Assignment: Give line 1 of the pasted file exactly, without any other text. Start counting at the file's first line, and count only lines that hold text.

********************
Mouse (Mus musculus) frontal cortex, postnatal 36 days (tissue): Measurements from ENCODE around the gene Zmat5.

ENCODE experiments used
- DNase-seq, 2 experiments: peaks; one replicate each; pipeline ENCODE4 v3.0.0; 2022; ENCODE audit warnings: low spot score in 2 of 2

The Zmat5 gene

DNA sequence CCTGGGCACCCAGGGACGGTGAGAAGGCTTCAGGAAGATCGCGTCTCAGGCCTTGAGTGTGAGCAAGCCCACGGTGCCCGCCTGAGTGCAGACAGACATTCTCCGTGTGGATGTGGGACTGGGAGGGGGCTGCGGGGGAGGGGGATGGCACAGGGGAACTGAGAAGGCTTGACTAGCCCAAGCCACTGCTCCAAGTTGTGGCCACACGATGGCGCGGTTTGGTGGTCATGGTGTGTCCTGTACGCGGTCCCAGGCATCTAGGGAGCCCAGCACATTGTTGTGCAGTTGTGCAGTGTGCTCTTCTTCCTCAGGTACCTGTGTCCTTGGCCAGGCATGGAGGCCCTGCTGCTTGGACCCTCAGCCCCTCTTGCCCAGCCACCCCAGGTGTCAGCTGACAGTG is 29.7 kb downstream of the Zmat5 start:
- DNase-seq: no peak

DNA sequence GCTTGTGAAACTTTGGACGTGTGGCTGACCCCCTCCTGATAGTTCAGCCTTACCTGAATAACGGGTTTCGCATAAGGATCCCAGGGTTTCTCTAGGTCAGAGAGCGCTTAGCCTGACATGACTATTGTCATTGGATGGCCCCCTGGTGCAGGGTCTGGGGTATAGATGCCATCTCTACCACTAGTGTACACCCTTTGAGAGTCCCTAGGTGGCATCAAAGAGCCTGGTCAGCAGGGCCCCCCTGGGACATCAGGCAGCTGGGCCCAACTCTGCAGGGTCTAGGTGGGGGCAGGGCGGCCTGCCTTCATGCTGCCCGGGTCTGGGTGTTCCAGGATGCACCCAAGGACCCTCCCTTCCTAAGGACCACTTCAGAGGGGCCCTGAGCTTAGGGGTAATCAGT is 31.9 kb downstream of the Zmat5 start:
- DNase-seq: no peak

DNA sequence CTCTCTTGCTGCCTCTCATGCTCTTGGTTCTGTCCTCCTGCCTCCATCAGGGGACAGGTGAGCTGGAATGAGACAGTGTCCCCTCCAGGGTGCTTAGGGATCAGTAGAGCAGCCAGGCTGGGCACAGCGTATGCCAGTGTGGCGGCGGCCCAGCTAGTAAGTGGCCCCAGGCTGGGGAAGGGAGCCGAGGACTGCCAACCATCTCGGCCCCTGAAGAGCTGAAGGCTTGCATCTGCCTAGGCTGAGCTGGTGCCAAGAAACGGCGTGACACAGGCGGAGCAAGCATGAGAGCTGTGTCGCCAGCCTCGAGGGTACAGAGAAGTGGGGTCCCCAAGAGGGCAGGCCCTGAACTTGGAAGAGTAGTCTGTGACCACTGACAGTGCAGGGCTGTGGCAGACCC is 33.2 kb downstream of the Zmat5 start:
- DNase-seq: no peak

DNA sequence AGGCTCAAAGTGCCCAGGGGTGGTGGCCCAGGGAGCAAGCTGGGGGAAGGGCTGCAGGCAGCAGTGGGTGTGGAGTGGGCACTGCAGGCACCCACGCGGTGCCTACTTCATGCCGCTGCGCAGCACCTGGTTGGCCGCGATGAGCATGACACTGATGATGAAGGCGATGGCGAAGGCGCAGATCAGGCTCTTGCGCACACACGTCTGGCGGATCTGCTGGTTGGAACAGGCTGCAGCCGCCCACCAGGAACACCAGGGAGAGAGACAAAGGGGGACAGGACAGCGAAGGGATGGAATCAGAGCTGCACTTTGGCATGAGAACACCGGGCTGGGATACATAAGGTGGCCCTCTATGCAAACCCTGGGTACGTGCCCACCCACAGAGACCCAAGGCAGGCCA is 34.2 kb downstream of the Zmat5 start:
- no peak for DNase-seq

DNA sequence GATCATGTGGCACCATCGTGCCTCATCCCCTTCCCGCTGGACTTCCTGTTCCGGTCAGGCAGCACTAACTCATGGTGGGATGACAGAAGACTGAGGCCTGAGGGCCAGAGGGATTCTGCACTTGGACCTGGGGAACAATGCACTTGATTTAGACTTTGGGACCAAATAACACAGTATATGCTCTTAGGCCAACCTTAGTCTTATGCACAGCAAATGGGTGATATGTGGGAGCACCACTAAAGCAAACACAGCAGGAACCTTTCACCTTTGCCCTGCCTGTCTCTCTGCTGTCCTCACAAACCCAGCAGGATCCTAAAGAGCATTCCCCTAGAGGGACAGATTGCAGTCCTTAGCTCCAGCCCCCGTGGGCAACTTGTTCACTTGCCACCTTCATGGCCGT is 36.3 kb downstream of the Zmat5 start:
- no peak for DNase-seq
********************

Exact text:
Mouse (Mus musculus) frontal cortex, postnatal 36 days (tissue): Measurements from ENCODE around the gene Zmat5.